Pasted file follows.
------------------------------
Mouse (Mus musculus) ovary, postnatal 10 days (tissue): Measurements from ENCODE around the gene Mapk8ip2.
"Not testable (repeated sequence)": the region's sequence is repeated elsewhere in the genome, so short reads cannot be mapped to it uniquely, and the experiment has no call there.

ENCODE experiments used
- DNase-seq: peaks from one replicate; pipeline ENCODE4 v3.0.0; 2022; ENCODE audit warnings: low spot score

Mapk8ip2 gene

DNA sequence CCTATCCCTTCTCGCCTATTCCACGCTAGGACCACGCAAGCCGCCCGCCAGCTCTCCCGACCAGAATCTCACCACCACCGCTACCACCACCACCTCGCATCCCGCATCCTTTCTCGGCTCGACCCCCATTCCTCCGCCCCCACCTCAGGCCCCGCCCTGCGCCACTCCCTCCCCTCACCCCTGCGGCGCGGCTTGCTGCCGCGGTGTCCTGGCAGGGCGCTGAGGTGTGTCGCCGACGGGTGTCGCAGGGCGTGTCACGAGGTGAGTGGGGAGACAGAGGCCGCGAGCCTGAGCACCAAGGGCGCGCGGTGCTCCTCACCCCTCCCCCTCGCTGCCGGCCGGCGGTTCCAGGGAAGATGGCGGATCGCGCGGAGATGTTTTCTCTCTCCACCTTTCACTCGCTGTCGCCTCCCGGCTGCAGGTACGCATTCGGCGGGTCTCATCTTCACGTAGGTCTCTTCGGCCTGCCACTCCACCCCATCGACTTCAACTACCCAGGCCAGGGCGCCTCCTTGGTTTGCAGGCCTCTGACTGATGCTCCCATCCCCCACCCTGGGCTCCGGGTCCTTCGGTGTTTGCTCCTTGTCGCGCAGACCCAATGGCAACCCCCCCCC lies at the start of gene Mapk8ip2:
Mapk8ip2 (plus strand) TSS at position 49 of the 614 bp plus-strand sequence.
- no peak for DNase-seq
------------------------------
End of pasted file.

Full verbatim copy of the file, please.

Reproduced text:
Mouse (Mus musculus) ovary, postnatal 10 days (tissue): Measurements from ENCODE around the gene Mapk8ip2.
"Not testable (repeated sequence)": the region's sequence is repeated elsewhere in the genome, so short reads cannot be mapped to it uniquely, and the experiment has no call there.

ENCODE experiments used
- DNase-seq: peaks from one replicate; pipeline ENCODE4 v3.0.0; 2022; ENCODE audit warnings: low spot score

Mapk8ip2 gene

DNA sequence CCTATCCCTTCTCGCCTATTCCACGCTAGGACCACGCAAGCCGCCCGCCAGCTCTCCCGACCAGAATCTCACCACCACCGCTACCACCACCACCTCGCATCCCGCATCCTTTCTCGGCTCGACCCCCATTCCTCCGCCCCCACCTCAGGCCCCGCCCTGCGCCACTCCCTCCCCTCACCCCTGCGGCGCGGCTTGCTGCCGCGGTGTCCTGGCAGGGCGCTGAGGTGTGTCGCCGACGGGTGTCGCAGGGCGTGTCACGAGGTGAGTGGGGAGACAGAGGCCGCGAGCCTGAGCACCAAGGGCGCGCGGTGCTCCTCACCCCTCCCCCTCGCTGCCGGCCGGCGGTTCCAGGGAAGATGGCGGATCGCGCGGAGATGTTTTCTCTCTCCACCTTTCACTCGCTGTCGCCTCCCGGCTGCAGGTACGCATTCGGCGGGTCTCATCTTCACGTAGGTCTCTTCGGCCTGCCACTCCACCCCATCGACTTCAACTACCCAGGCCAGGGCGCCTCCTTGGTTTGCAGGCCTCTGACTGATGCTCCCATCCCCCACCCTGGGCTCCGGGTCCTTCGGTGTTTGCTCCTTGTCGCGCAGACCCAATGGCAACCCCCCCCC lies at the start of gene Mapk8ip2:
Mapk8ip2 (plus strand) TSS at position 49 of the 614 bp plus-strand sequence.
- no peak for DNase-seq